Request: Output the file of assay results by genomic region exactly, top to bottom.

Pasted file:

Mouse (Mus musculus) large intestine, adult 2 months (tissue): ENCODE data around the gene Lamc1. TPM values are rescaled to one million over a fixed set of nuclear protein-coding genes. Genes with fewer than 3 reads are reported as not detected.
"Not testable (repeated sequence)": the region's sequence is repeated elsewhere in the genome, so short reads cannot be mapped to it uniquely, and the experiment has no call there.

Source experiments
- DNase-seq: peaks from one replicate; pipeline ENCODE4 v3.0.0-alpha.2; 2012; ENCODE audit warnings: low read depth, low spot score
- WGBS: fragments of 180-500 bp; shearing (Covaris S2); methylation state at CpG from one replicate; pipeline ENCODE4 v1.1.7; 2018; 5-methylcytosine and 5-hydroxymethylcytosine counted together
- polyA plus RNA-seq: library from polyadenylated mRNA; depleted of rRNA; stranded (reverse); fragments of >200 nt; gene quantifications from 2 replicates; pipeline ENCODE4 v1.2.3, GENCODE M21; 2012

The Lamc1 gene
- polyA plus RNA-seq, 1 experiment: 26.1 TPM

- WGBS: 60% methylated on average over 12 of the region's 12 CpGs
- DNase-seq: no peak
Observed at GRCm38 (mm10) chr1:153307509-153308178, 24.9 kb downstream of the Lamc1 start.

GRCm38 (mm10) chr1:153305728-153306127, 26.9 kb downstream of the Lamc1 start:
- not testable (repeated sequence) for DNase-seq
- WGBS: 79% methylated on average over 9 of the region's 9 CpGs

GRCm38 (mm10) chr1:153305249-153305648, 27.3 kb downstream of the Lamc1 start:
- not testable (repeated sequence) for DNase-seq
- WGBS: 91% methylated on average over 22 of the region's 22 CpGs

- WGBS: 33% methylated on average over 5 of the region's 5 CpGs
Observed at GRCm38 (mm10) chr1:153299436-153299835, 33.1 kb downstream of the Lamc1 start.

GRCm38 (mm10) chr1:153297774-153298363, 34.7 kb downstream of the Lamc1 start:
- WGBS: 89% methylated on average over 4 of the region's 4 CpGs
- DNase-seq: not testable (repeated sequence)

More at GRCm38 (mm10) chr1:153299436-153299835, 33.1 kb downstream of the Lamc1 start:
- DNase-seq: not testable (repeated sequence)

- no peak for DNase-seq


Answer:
Mouse (Mus musculus) large intestine, adult 2 months (tissue): ENCODE data around the gene Lamc1. TPM values are rescaled to one million over a fixed set of nuclear protein-coding genes. Genes with fewer than 3 reads are reported as not detected.
"Not testable (repeated sequence)": the region's sequence is repeated elsewhere in the genome, so short reads cannot be mapped to it uniquely, and the experiment has no call there.

Source experiments
- DNase-seq: peaks from one replicate; pipeline ENCODE4 v3.0.0-alpha.2; 2012; ENCODE audit warnings: low read depth, low spot score
- WGBS: fragments of 180-500 bp; shearing (Covaris S2); methylation state at CpG from one replicate; pipeline ENCODE4 v1.1.7; 2018; 5-methylcytosine and 5-hydroxymethylcytosine counted together
- polyA plus RNA-seq: library from polyadenylated mRNA; depleted of rRNA; stranded (reverse); fragments of >200 nt; gene quantifications from 2 replicates; pipeline ENCODE4 v1.2.3, GENCODE M21; 2012

The Lamc1 gene
- polyA plus RNA-seq, 1 experiment: 26.1 TPM

- WGBS: 60% methylated on average over 12 of the region's 12 CpGs
- DNase-seq: no peak
Observed at GRCm38 (mm10) chr1:153307509-153308178, 24.9 kb downstream of the Lamc1 start.

GRCm38 (mm10) chr1:153305728-153306127, 26.9 kb downstream of the Lamc1 start:
- not testable (repeated sequence) for DNase-seq
- WGBS: 79% methylated on average over 9 of the region's 9 CpGs

GRCm38 (mm10) chr1:153305249-153305648, 27.3 kb downstream of the Lamc1 start:
- not testable (repeated sequence) for DNase-seq
- WGBS: 91% methylated on average over 22 of the region's 22 CpGs

- WGBS: 33% methylated on average over 5 of the region's 5 CpGs
Observed at GRCm38 (mm10) chr1:153299436-153299835, 33.1 kb downstream of the Lamc1 start.

GRCm38 (mm10) chr1:153297774-153298363, 34.7 kb downstream of the Lamc1 start:
- WGBS: 89% methylated on average over 4 of the region's 4 CpGs
- DNase-seq: not testable (repeated sequence)

More at GRCm38 (mm10) chr1:153299436-153299835, 33.1 kb downstream of the Lamc1 start:
- DNase-seq: not testable (repeated sequence)

- no peak for DNase-seq